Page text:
Weaving history and faith into stories of intrigue and redemption grew out of her love of history and English literature as a young adult while attending the United World College of the Atlantic--an international college in Wales, U.K. She loves to explore peoples and cultures of the world and enjoys developing plots that show how God's love abounds even in the profoundly difficult circumstances of our lives. Her stories reflect the hunger in all of us for love, forgiveness, and redemption in a world that often withholds second chances.

You can find out more about Donna at 

Saturday, June 3, 2023

Maihaugen - Open Air Museum: Inside Out

Inside a house at Maihaugen washboard grater table

Beauty and wonder exist inside the structures of the Open Air Museum just as they do outside. Peering into the main rooms and lofts of these 190 buildings gives visitors a chance to imagine what everyday life was like for Norwegians in the 1700s and 1800s. More than 50,000 items are catalogued at Maihaugen. They also give a glimpse into how the lives of these individuals unfolded. In the image above the washboard indicates 1864. Washing clothes was a chore, literally and figuratively without our modern conveniences. How do you suppose they used the other implements shown in that photo?

To consider an upper-class family’s home and lifestyle, peek into the main room of the House from Mytting. Up to date with all the latest of the 19th century, the people who lived here enjoyed furniture from urban craftsmen and from their travels. The interior was divided into rooms, which made cleaning easier. Not to mention the outdoor privy which kept the interior tidy as well. 

If you are thinking this furniture and decor looks a bit fancy for a house with grass growing on its roof, your thoughts are in line. The exterior of this dwelling was first built in 1760 but was erected in Sandvig's garden in 1897. The final placement at Maihaugen occurred in 1904. (You can read about the founder of this museum, Sandvig, in the last post.) The furniture collections evolved over those 137 years and do not reflect the original pieces from 1760. Those would be more in line with what you can see in some of the upcoming houses.

The House from Vigstad has a half-loft. It has building dates of 1709, 1813, and 1904. This “Akershus style” features decorative paintings on its doors and cupboards. These motifs came before carvings of later dates. The paintings are true examples of what existed in the later portions of the 18th century. The main area was a workroom for craftsmen who created bentwood boxes that could hold food and small objects.

Before the days of assisted living or nursing homes, the younger generation took over the farms and moved their parents into adjoining structures so they could care for them. If you read Amish stories, you may recall the “Dawdi Haus.” Similarly, in Norway this “Nystua” or New House was built in 1787. It has a room with a bedroom connected to the main house for this purpose.

New House with living room and bedroom for the older parents to live connected to the main house

In 1860 the New Education Act passed, requiring a permanent school in each township if there were enough children. This was the end of the ambulatory school system. This School House was finished in 1863. Notice the teacher’s quarters attached to the school room. This benefit gives a whole new meaning to commuting to work, doesn’t it?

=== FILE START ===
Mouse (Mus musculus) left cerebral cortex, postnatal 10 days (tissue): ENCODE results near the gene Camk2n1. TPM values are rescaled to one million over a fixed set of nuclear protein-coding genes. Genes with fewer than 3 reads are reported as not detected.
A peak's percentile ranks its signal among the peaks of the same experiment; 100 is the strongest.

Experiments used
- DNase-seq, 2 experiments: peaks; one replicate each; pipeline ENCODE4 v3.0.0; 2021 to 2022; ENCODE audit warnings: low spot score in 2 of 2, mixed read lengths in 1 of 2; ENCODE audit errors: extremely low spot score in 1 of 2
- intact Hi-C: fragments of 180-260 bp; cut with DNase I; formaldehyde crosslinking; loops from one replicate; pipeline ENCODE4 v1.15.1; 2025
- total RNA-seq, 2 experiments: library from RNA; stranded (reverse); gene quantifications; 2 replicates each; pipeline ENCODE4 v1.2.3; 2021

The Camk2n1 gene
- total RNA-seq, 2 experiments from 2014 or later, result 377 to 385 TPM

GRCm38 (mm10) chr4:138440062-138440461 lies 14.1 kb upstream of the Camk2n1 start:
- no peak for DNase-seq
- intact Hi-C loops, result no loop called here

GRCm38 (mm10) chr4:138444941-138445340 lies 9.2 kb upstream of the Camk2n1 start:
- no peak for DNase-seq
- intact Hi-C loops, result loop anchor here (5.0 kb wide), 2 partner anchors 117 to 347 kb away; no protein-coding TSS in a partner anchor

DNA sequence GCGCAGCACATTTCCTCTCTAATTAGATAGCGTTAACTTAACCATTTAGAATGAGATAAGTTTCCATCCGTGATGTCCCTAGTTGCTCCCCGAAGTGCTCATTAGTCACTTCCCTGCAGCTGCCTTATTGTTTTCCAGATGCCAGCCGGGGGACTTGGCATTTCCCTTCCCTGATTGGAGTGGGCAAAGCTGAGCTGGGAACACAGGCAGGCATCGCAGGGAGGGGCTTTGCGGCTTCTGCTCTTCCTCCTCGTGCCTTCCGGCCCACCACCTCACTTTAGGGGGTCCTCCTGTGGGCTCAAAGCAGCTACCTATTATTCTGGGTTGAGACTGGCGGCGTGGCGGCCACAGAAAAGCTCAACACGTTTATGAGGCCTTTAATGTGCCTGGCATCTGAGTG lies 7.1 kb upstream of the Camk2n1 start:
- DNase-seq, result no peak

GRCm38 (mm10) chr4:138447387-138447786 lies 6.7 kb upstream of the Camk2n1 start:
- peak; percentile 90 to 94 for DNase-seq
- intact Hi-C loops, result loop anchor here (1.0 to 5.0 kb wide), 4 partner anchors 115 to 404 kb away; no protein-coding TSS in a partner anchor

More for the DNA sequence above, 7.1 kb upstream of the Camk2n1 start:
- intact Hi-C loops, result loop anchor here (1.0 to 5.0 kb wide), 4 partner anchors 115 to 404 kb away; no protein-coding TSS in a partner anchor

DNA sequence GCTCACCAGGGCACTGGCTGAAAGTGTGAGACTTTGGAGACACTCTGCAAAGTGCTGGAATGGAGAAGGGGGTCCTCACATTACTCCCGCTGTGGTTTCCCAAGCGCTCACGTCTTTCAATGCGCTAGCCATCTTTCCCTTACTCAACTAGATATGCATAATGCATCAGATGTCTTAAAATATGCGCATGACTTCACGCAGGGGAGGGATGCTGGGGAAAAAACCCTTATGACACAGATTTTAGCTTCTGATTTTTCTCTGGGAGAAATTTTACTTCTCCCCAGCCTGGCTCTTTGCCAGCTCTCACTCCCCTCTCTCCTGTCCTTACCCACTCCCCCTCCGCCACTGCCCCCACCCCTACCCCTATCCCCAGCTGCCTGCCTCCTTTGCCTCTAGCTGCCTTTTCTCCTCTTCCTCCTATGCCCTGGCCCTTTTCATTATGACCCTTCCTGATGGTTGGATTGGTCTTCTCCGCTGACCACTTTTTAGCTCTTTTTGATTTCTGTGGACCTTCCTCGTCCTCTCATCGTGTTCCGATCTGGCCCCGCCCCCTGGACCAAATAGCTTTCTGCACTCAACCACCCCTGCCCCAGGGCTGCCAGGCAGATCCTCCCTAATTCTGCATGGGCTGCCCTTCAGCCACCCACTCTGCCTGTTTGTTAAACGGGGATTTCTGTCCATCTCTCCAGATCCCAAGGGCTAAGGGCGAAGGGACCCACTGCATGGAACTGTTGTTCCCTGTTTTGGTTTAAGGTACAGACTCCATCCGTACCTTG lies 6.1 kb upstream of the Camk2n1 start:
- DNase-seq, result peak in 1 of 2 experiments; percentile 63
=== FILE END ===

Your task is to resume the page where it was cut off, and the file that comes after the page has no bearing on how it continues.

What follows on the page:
This Winter House was built at the end of the 17th century. It gained new decorations and was moved in 1785. Less people lived on the farm in the winter. Smaller structures were therefore fitting. Children slept in a half loft. There was a drying cupboard fitted with slate shelves between the fireplace and the wall. A stove from 1758 made by Baerum Ironworks sits in the room. Notice the nifty niches to store dishes near the ceiling and the clock attached to the wall.

The last structure for this post is the Per Gynt Loft. It was built around 1620. Yes, you read that correctly, 1620, and it is still standing where it was re-built. As a frame of reference, the Mayflower left England in August of 1620.

The room you see on the ground floor of the loft stored grain. Upstairs the living room with fireplace served as a guest room for any season of the year. Anders wanted to include the character Peer Gynt inspired by a Norwegian Folk Tale, so he named the loft Per Gynt.

Next month is the last visit to Maihaugen. We will look inside the Lieutenant's House, talk about Norwegian farms of the era, and glance at some glorious doors. Which structure boasted your favorite interior from the post above? Were there any tools or implements you recognized and could share their purposes?

As a child, Rebecca loved to write. She nurtured this skill as an educator and later as an editor for an online magazine. Rebecca then joined the Cru Ministry - NBS2GO/Neighbor Bible Studies 2GO, at its inception. She serves as the YouVersion Content Creator, with over 80 Plans on the app.

Rebecca lives near the mountains with her husband and a rescued dog named Ranger. If it were up to her, she would be traveling - right now. As a member of ACFW and FHLCW, Rebecca learns the craft of fiction while networking with a host of generous writers. She is working on her first fiction novel. This story unfolds from the 1830s in Northern Georgia.

Rebecca and fellow blogger, Cindy Stewart, traveled to Europe on a writing research trip. They met many people and interesting characters during their journey. Rebecca captured the images shared in this post, except for the troll... he is still at large.